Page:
The final performance at the Rosebank Theatre of David Muller’s adaptation of the book Love Sex Fleas God: Confessions of a Stay-At-Home Dad was marked by the appearance of a very special guest: none other than the book’s author Bruce Clark.
Although Mr Clark and wife Christine had met with Mr Muller to discuss the adaptation, he had not seen the one-man show until the performance last Friday, September 9, for which the couple had flown down especially from Johannesburg.
As luck would have it, the final show of the Rosebank Theatre run drew one of the largest audiences.
The book is a humorous although at times equally harrowing account of Mr Clark’s journey from a nightmare childhood which saw him abandoned by his mother as she relentlessly pursued interests in Scientology, to becoming a stay-at-home father in later life.
During his tumultuous formative years, Mr Clark was forced to change schools no fewer than 17 times before he hit rock bottom and he was forced to confront his demons.
Speaking to the Tatler at the end of the show, Mr Clark said he was deeply moved by the play.
“Some of those phrases that were used occurred to me while I was out running, and hearing them on stage was very surreal,” Mr Clark said. “I thought David did an excellent job.”
He said one day he had received an email “out of the blue” in which Mr Muller explained his intentions to stage the book.
“We came down and met him in Hermanus, where he showed me the script.
“I thought it was brilliant how he had managed to capture all that had happened into 45 minutes.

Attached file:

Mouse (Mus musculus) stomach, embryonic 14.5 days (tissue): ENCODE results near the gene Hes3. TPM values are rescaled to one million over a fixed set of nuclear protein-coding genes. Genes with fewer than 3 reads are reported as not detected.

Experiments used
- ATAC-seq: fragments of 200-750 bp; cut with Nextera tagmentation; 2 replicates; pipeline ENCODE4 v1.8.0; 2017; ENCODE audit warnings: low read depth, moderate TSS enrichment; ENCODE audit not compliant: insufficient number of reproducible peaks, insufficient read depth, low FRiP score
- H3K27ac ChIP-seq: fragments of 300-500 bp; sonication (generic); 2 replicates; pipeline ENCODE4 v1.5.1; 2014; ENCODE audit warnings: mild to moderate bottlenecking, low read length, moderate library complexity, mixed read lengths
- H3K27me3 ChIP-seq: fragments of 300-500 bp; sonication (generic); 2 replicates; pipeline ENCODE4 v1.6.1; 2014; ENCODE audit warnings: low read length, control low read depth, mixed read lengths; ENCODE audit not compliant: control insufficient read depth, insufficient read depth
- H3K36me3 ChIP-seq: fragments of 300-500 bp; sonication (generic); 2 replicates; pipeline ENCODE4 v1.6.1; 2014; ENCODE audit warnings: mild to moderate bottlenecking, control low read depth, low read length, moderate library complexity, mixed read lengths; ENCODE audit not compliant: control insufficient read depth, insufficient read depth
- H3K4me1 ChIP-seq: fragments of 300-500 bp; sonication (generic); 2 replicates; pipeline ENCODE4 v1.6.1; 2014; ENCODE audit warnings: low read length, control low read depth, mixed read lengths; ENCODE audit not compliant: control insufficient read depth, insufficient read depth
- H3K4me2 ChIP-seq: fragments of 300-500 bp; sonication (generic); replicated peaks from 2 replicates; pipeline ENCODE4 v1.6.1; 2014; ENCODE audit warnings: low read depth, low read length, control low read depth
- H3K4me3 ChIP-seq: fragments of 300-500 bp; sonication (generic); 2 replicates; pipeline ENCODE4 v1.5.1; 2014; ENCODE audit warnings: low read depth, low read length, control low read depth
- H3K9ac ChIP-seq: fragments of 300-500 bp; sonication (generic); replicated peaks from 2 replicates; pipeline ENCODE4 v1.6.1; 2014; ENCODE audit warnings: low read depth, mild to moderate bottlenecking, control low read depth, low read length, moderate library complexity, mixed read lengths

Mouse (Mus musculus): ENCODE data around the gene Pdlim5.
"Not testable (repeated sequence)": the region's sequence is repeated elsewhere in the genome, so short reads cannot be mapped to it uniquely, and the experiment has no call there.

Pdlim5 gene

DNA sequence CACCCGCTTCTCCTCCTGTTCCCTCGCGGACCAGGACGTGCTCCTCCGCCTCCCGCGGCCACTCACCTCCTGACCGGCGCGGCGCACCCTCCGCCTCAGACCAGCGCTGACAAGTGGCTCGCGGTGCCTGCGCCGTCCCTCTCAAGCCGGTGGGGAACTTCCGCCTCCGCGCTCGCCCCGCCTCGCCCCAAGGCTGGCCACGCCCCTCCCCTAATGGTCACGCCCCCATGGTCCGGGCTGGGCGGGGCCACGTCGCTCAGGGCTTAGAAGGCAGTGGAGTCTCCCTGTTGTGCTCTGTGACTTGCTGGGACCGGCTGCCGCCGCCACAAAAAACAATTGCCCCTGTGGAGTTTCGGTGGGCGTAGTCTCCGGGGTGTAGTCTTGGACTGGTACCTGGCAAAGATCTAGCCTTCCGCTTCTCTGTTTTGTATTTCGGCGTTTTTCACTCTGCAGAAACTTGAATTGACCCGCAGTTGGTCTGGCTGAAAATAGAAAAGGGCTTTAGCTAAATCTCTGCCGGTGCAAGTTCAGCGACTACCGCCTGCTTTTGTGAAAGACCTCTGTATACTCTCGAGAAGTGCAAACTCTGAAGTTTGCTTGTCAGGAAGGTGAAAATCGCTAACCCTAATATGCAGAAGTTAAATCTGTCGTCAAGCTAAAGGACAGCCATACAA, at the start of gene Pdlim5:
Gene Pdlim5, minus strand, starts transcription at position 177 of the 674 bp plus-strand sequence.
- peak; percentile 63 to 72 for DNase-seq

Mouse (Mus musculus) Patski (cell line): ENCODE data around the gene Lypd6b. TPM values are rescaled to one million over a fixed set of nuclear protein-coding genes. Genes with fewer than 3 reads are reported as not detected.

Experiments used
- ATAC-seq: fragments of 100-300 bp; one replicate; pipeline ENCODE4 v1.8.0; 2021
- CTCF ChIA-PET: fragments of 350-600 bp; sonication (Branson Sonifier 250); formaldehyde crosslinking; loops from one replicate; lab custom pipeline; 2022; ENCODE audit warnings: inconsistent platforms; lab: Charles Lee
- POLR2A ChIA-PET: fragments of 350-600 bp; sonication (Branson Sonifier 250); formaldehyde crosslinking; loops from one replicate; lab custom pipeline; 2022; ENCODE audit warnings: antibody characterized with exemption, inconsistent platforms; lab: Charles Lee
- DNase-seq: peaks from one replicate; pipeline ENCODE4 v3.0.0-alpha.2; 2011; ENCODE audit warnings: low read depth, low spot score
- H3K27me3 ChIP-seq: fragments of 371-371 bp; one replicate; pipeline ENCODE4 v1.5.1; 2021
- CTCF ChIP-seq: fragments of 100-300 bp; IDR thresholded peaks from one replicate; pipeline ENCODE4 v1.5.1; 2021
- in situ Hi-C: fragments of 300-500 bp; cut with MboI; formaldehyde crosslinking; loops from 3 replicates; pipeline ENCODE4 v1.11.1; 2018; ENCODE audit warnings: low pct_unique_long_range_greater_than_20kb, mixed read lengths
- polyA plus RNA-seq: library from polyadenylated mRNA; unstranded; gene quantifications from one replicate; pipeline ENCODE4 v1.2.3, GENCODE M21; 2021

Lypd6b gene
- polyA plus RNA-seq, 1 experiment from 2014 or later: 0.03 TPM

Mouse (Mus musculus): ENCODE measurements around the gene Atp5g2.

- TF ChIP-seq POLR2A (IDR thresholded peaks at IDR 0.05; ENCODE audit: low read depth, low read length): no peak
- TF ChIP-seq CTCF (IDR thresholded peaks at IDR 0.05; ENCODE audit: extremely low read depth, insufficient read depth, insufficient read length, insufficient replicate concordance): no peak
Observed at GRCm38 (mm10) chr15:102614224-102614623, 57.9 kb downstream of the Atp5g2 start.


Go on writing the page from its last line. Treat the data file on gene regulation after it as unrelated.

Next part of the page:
“As we saw in the play, my childhood was insane. I think for me the turnaround came when I ended up on the floor of a police station in Johannesburg. I knew I had to pick myself up.
“Fortunately I was mathematically adept, and so was able to get a job in IT and then I met Christine.”
In the play, the audience, through Mr Muller’s first-person narrative, learns how Mr Clark came to be a stay-at-home father after his wife went back to work in the banking sector following the birth of their first child.
Contrasting with dark memories of his own childhood, there are moments when he believes himself to be a failure, since all he does is look after his children.
However, he also realises that by doing so he is giving his children the love he never had in his early years.
“I have never been a good sleeper, so I would get up at 2am to write. Later in the morning I would get the kids ready. I wanted to write in peace.
“In fact, I didn’t even show Christine my work.
“When I had finished, I told her to book into a hotel for the weekend and read it over some wine. I don’t think she even read it,” he quipped.
Ms Clark said it was “strange” seeing moments from her own life on stage.
“I thought the play was wonderful. I can recall all these things. Very surreal,” she said.